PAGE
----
It’s discouraging when students don’t get excited about their research. We librarians have this wild idea that being able to explore ideas, make critical judgments, and to have the wherewithal to create and share new ideas is a fundamentally important part of an undergraduate’s education. But it's hard work, because students don’t have a contextual knowledge base and the questions that they can ask relevant to a course don’t seem like they are genuinely theirs to ask.
When I learned about a group of students doing amazing research on the history of a women’s prison in Indiana I was inspired and filled with hope – yes, this kind of learning does matter. Yes, students without graduate degrees can take on this kind of exploration with doggedness and critical sophistication. Yes, they can claim a position to have a voice and recognize that they have something worthwhile to say. Mostly, I was just awed and excited about what they were doing because learning how to inquire matters and I wish my students could be so engaged.
What’s particularly striking is that these students don’t have the amenities that mine have. They can’t flip through books at the library shelves or make an appointment to visit the state archives or place interlibrary loan requests for articles that look interesting. They can’t even Google it. They’re incarcerated in the prison they’re researching. And in spite of all that they’re up against, they’re amazing. Just mind-blowingly amazing.
I learned about their work thanks to an e-mail exchange with Kelsey Kauffman who teaches at the prison along with a dozen or so volunteer faculty (and wrote about it in Perspectives on History). Since 2012, she has coordinated the Higher Education Program at the Indiana Women’s Prison. Kauffman knows a thing or two about prisons. She not only worked as a prison officer, she literally wrote the book on it. Funding for education in Indiana prisons was eliminated in 2011, even though there’s plenty of evidence that it’s a worthwhile investment for society. Currently this shoestring operation is enrolling some 80 students in courses taught be volunteer faculty with the full encouragement of the prison – but without any budget.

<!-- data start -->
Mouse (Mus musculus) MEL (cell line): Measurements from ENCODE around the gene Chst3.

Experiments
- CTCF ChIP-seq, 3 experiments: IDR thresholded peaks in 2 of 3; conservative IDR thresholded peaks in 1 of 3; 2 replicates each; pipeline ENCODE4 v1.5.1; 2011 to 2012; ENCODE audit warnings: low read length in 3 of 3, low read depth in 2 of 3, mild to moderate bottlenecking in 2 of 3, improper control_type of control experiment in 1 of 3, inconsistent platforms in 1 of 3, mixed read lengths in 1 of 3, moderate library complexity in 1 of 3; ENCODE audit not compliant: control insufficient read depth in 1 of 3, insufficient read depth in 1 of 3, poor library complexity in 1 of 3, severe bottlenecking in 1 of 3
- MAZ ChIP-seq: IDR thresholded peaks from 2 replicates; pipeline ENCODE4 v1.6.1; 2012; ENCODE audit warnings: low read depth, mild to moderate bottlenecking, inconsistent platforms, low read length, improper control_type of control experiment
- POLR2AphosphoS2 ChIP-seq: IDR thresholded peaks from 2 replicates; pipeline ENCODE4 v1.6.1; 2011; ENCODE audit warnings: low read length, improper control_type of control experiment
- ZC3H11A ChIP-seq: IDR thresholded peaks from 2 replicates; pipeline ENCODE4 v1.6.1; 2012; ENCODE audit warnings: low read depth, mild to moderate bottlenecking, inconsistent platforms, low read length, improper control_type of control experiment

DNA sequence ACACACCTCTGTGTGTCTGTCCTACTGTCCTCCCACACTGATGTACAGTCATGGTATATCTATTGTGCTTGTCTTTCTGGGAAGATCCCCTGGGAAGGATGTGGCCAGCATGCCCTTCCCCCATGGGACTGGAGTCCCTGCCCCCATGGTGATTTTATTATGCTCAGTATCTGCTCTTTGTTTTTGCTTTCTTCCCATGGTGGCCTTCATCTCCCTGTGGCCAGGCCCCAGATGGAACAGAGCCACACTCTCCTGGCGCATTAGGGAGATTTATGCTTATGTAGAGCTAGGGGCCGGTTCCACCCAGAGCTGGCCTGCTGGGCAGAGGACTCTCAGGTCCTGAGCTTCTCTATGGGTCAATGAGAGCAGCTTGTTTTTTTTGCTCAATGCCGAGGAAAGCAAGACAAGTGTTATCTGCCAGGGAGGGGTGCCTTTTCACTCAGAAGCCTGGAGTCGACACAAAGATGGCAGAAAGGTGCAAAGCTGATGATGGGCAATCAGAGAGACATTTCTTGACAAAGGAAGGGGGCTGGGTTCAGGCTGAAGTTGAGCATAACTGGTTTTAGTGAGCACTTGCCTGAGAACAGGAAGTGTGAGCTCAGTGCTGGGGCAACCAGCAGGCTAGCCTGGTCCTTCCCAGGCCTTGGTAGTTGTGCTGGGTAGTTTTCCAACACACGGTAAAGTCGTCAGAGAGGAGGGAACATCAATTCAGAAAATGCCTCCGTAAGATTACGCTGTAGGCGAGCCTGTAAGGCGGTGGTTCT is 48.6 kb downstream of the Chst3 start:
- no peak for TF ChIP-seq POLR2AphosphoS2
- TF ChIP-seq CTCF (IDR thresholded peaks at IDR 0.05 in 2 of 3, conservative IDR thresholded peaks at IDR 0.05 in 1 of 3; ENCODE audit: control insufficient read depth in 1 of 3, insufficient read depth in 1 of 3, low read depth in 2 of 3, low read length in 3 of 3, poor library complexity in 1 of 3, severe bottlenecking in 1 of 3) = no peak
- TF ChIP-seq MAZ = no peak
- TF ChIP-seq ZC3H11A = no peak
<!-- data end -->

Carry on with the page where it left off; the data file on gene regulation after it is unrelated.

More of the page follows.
Though Kauffman has expertise on prisons, her students made some unexpected discoveries while working on a history of the prison’s early years. Historians considered the Indiana Women’s Prison the first women’s prison in the nation. It turns out that’s debatable. Poring over archival records, the students were puzzled that none of the women in the prison’s early years had been sentenced for prostitution. After a lot of digging, they discovered “fallen” women were likely being sent to the House of the Good Shepherd, one of several laundries run by nuns, not unlike the infamous Magdalene laundries. They also raised critical questions about the much-lauded founders of the prison who could be quite brutal in their "reforms" and learned that a doctor who worked at the prison and was a highly regarded expert on gynecology was also an advocate for female circumcision and hysterectomies for women who were too sexually active. Imprisoned women were used in his research. Students have positively identified three of the prisoners as research subjects in a peer-reviewed article he wrote. There wasn't any informed consent involved.
A year ago, Rebecca Onion described their research (and the conditions under which they do it) in Slate. The students have presented their work at academic conferences by video link. Just last month, some of the students presented their research as part of a conference on women’s history in Indiana (including a paper on the dubious doctor). Watching them present their research gives me goosebumps. They’re so poised. So creative. So committed to their subjects and to the value of connecting the past and the present.